Take a Virtual Tour Through the Jungle<img lazy-loadable="true" data-runner-src="https://assets.rebelmouse.io/eyJhbGciOiJIUzI1NiIsInR5cCI6IkpXVCJ9.eyJpbWFnZSI6Imh0dHBzOi8vYXNzZXRzLnJibC5tcy8yMjg4NzMzMC9vcmlnaW4uanBnIiwiZXhwaXJlc19hdCI6MTY3Mjg5ODgxMH0.HFvAvuVJQgGaeOR3mtYzFYGi7NydokluKUO08tBH1mo/img.jpg?width=980" id="ba5b6" class="rm-shortcode" data-rm-shortcode-id="62e869a71098ce5512a782e143385829" data-rm-shortcode-name="rebelmouse-image" data-width="5120" data-height="2560" /><p>So, with the destruction of the world's forests showing no sign of slowing, it made me wonder if we are heading towards a time where we don't even have the chance to enjoy and explore the many natural wonders our forests hold. I hope this will never be the case, but what if it did? How could future generations benefit from the <a href="https://www.forestresearch.gov.uk/research/review-the-role-of-trees-and-woods-in-formal-education-and-learning/" target="_blank">learning and understanding</a> of the world around you that you can only get from our forestlands? </p><p>The answer is technology, specifically virtual reality (VR) technology. Advancements and innovations in this space now mean that it is just as easy to strap on a VR headset and explore the world from the safety and comfort of your own home. With this has come an increased interest in how we can <a href="https://green.harvard.edu/tools-resources/research-highlight/virtual-forest" target="_blank">explore and learn about global forestry</a> and to witness their natural beauty and learn of their history without even being there. </p>
360° Virtual Reality Tour<span style="display:block;position:relative;padding-top:56.25%;" class="rm-shortcode" data-rm-shortcode-id="2144caafe4b33786851d7752d3eb6401"><iframe lazy-loadable="true" src="https://www.youtube.com/embed/5JvJCvdqvYs?rel=0" width="100%" height="auto" frameborder="0" scrolling="no" style="position:absolute;top:0;left:0;width:100%;height:100%;"></iframe></span><p> The 360-degree film, called "Under the Canopy," takes viewers into the depths of the Amazon allowing you to experience the region's diverse environment as if you were there in person. But it's not just about the picturesque views and beautiful vistas, the film also shares a very important message with viewers – unless we as the human race make changes, this incredible landscape is under threat and is likely to be destroyed unless we all collectively work towards keeping this landscape protected.</p>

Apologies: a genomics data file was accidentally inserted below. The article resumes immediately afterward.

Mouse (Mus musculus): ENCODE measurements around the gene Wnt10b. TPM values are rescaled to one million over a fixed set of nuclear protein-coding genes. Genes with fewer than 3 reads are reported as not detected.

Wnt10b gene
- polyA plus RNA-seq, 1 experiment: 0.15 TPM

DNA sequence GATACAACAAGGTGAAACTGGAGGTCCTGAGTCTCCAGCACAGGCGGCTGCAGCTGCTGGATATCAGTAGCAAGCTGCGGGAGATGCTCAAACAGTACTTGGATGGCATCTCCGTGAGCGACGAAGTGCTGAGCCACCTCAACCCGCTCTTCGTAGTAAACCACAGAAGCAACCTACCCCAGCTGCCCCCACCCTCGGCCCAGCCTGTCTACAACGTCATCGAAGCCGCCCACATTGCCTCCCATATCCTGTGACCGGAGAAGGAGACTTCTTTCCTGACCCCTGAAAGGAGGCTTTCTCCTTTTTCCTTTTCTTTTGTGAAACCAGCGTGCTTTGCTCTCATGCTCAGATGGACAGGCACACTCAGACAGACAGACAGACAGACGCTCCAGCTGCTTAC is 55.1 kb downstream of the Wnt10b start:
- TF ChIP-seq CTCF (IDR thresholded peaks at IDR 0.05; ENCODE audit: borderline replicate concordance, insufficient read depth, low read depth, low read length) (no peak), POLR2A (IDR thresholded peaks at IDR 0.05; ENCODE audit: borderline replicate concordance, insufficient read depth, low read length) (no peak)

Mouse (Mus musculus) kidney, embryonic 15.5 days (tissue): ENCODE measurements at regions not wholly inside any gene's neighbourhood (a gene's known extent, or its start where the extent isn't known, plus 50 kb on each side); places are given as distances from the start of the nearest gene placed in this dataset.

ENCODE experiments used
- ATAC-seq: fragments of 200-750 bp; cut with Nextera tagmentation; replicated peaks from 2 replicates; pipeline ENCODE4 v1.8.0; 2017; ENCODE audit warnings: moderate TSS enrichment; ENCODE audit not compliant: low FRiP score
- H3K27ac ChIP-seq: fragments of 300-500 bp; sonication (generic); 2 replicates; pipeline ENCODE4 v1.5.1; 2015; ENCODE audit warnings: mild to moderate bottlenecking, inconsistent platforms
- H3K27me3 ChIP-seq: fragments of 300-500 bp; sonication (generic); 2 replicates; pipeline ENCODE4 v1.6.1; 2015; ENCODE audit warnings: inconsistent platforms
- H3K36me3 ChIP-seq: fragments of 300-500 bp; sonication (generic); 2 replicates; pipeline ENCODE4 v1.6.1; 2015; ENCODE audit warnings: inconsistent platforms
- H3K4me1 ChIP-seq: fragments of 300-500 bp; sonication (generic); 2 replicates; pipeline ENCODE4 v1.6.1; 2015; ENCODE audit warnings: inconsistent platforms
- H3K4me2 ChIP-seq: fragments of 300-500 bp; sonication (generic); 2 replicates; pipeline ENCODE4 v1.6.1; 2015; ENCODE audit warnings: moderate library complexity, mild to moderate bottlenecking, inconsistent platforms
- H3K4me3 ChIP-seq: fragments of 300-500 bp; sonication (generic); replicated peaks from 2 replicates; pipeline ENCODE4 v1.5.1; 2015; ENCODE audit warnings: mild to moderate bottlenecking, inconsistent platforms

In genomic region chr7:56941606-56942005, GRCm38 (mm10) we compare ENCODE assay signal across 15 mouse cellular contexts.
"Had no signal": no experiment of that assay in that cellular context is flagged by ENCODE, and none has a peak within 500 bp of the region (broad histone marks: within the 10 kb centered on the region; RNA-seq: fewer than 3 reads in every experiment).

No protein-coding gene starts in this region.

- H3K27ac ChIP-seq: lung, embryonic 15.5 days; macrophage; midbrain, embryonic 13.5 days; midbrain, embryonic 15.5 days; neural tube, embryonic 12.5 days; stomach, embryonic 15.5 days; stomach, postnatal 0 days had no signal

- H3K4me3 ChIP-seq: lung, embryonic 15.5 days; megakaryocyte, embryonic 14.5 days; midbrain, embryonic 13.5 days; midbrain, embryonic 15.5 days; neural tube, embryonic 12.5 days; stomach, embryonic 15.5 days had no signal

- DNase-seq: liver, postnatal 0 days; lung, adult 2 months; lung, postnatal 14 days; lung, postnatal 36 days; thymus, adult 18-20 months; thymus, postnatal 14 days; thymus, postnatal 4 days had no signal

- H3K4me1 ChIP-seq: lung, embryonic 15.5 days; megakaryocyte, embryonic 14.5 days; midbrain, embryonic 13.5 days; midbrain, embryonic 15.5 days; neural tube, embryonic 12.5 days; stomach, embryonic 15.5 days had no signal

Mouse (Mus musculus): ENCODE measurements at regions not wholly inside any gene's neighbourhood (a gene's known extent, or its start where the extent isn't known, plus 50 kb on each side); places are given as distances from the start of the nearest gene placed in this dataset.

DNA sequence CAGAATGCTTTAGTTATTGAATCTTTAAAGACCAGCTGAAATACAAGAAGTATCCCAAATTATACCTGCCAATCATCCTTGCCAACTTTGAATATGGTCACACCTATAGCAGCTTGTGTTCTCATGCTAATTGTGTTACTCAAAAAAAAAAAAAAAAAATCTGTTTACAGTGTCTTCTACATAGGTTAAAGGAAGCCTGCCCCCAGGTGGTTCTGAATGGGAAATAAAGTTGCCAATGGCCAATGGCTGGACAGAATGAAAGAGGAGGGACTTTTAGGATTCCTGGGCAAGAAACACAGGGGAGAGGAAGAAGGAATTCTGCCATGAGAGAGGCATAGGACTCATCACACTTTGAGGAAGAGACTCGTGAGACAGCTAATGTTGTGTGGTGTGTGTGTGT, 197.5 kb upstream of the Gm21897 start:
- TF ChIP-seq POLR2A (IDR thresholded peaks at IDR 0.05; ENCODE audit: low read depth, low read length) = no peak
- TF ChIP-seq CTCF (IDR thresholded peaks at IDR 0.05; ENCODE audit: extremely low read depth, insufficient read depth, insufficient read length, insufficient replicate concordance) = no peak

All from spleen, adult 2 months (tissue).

Virtual Reality and Education<img lazy-loadable="true" data-runner-src="https://assets.rebelmouse.io/eyJhbGciOiJIUzI1NiIsInR5cCI6IkpXVCJ9.eyJpbWFnZSI6Imh0dHBzOi8vYXNzZXRzLnJibC5tcy8yMjg4NzMzMy9vcmlnaW4uanBnIiwiZXhwaXJlc19hdCI6MTY1NjgyNzQwMn0.hkKgg61XXTDuvjjoAJt11Jf7WkiHcsnxWPqV8ow1tBk/img.jpg?width=980" id="16902" class="rm-shortcode" data-rm-shortcode-id="948808a9037f7548cd1a7becd4ecf3bb" data-rm-shortcode-name="rebelmouse-image" data-width="4500" data-height="3375" /><p>By having the opportunity to explore these areas of natural beauty in VR we can learn so much. Education on the important role forests play in helping our climate and sustaining a vast eco-system of plants and animals is extremely important for both current and future generations. Without this technology, many of us will miss out on the vital education they provide. We won't learn about the impact of deforestation on both the forest eco-system and the world and we won't know how to best respond to the threat of climate change and do more to protect the wilderness and wildlife. </p><p>From this perspective, it is important that <a href="http://www.fao.org/3/XII/1053-C5.htm" target="_blank">big tech firms and the many global and regional organisations</a> responsible for the protection and upkeep of the world's forests come together to make this happen. <a href="https://singularityhub.com/2019/07/16/how-tech-can-help-curb-emissions-by-planting-500-billion-new-trees/" target="_blank">Tech companies have the platforms and resources</a> to be able to deliver on the many promises VR and related technology can offer. We all know that technology is one of the best platforms for helping engage children with learning so it makes sense that it is used to encourage kids to become involved with preserving forests and perhaps consider a future career in forest preservation and management.</p>